TQ 3181 NE Smithfield Poultry Market
Poultry market. 1961-3 by T P Bennett and Son, structural engineers Ove Arup and Partners, job engineer Jack Zunz. Reinforced concrete frame, with external cladding of dark blue brick. Reinforced three-inch concrete shell paraboloid roof clad in copper, with circular rooflights, and surrounded by individual copper-clad gable roofs on all four sides. Square plan, with double-height market hall in centre flanked to north and south by delivery bays; first floor gallery with offices on all four sides; basement cold storage and public house (the Cock Tavern).
The exterior is a remarkable piece of `pop architecture', that is absolutely `of its time'. Nine-bay facades to north and south with hexagonal lozenge lights, resembling those found in pavements lighting basements, with full glazing in metal frames to first floor. Clerestorey glazing at sides under the individual roofs. Clerestory glazing on all sides under projecting copper-clad shell. The market is entered under the canopies to either end. There are no formal doors to the market itself. These are concrete frames with infill glazing; that to east forms a physical link with the listed meat market of 1866-7 by Horace Jones. Good, consistent 1960s' style lettering to doorways, such as to the Cock Tavern in the basement. Commemorative plaques dated 1962 on east wall.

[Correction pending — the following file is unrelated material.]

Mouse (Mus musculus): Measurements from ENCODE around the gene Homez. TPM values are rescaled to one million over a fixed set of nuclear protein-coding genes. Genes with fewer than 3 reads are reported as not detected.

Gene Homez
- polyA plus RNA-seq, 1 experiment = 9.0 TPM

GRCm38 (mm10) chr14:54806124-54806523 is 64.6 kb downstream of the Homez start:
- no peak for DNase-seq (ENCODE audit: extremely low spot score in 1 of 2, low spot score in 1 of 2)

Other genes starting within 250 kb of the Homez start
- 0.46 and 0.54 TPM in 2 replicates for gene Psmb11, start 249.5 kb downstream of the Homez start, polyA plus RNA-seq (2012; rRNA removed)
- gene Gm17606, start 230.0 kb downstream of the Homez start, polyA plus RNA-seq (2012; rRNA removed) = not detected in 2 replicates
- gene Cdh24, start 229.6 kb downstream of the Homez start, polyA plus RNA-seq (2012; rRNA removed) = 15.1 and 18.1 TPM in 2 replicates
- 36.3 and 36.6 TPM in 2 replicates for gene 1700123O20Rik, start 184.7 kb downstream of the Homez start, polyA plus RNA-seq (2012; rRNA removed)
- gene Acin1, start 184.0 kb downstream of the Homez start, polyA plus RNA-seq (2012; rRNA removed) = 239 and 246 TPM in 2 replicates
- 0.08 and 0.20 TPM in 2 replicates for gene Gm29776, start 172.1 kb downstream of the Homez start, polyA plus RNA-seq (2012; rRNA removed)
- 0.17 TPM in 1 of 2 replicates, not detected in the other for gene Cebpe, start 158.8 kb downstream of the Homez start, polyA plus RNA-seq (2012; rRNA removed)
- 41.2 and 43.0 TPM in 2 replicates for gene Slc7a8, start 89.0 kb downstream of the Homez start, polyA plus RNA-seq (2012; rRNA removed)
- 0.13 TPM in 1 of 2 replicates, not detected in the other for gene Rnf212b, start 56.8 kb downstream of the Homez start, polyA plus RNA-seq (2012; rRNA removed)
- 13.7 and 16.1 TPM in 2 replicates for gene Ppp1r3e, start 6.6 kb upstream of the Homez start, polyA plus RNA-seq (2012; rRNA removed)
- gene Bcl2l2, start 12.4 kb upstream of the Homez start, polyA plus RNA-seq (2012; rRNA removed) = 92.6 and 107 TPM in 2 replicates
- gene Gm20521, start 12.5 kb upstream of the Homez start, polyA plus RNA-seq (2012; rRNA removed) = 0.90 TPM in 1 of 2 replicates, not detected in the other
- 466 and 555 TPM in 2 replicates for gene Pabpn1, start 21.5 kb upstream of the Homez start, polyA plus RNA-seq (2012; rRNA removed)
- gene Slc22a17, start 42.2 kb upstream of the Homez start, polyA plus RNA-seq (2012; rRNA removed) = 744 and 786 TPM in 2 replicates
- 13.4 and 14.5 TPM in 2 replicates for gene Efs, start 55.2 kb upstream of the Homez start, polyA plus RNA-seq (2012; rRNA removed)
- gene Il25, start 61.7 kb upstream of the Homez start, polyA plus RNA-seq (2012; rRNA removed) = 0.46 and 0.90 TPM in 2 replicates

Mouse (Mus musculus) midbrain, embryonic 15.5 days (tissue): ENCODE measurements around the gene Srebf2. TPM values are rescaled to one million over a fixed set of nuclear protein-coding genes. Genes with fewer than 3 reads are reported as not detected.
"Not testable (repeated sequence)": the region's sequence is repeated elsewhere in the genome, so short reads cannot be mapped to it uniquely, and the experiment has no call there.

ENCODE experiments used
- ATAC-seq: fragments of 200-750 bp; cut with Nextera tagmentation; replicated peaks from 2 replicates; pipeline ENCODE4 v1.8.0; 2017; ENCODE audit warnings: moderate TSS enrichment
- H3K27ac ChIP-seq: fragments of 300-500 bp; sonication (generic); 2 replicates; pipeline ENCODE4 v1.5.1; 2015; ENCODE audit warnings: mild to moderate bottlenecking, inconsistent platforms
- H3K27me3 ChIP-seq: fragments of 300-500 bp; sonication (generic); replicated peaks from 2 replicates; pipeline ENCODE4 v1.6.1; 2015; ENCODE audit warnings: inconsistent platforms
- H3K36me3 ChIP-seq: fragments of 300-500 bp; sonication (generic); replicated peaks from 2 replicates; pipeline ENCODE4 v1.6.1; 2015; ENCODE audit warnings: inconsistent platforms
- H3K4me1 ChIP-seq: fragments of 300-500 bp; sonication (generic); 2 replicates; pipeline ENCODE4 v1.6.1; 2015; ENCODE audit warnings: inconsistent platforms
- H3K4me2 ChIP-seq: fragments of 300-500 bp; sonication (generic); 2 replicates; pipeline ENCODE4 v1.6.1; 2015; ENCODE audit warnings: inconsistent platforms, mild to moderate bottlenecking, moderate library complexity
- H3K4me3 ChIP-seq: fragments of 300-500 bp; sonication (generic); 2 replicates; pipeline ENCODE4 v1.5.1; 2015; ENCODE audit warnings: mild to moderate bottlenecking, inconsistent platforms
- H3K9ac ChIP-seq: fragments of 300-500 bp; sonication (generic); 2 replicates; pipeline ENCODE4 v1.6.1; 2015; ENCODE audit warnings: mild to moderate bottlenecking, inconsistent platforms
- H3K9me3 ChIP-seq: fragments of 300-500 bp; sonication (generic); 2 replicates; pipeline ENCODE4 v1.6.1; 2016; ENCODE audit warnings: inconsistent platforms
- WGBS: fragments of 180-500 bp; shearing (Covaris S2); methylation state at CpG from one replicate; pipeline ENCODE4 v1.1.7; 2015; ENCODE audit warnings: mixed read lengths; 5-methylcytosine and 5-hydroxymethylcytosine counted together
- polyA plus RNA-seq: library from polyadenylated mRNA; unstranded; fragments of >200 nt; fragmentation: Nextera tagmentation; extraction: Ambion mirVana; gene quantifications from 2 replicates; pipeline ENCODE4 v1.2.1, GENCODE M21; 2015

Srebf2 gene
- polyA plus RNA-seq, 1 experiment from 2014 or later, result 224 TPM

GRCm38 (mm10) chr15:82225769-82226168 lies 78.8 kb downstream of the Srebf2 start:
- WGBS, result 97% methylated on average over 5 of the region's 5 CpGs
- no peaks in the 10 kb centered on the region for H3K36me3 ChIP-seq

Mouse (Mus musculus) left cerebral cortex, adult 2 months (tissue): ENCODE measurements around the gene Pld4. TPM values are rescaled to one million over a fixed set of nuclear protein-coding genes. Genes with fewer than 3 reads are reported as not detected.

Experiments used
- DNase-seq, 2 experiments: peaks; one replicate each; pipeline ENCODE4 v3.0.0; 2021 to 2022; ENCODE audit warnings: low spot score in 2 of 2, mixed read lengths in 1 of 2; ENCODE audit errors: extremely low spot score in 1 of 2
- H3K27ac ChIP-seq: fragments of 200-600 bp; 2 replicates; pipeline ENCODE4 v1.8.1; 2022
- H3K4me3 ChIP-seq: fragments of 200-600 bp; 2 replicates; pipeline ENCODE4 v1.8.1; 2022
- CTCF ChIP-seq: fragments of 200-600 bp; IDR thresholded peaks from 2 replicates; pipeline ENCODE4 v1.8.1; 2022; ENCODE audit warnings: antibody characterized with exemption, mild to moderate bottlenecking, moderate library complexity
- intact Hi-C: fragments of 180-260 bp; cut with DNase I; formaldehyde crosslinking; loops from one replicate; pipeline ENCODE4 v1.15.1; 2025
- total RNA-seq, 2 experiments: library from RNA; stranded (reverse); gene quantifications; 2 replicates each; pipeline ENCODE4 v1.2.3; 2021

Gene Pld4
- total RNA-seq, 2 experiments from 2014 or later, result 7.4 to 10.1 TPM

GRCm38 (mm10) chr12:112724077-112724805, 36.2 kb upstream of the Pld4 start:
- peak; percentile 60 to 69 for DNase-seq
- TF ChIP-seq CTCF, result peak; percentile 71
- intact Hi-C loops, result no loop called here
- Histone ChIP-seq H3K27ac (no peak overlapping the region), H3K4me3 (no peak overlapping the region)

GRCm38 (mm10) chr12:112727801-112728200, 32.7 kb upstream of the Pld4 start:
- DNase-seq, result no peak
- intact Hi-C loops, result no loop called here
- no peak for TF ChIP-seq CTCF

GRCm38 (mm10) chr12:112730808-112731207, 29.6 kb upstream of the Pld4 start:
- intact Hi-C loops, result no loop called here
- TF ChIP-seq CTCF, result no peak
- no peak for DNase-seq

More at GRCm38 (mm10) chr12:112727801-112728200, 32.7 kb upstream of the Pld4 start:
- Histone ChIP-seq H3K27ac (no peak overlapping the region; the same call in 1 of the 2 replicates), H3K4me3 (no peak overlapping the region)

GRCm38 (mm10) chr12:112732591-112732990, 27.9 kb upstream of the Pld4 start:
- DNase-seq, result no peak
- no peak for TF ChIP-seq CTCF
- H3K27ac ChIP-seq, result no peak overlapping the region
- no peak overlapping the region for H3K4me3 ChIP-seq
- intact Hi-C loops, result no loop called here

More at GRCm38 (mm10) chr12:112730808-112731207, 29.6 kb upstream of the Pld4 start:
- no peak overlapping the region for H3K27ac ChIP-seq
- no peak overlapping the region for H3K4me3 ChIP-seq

The interior is a particularly striking composition. The market hall is set out with stalls, all with blue fascias and contemporary-style signage, forming a strong period composition, that forms an entity with the tile and formica surrounds to the balcony fronts and outer walls. The entrance is tiled, with patterned end walls and timber handrail. The interiors of the offices, basement store and of the Cock Tavern are not of special interest.
Smithfield was developed as a meat market in the 1860s, after a separate market for live cattle was built off the Caledonian Road, Islington. The present Poultry Market was built to replace that of 1873-5 which burned down in 1958. The shell dome, conceived with Ove Arup and Partners, was reported to be the largest of its kind in the world when constructed, with a span of 225 feet by 130 feet x 60 feet high, and built at a cost of £1,800,000. A complex system of more than one thousand preformed plywood shuttering sheets were used in the construction, each one a different shape. Shell construction was first introduced to England in the late 1930s, with the building of Doncaster Municipal Airport (demolished) and the Wythenshawe Bus Garage. Experiments in shell domes only began after the war, however, and were exemplified by the nine relatively small ones at the Brynmawr Rubber Factory, Wales. Shell concrete domes were a pleasingly aesthetic way of achieving large, uninterupted spans using relatively little steel. They were thus eyecatching yet relatively cheap, and the technique was adopted here for speed of construction. While shells used in industrial premises are rarely set over interesting buildings, those in markets could form the basis of an attractive composition. However, the opportunity was not grasped, except here. The result was `the most efficently equipped centre for the exchange of dead meat in Europe' (Architects' Journal, 21 August 1963.)
The Builder, 2 December 1960, p.1025
Architect and Building News, 7 December 1960, pp.726-7
Interbuild, January 1961, p.3
Civil Engineer and Public Works, January 1963, p.11
Architects' Journal, 21 August 1963, p.369
Industrial Architecture, August 1963, p.536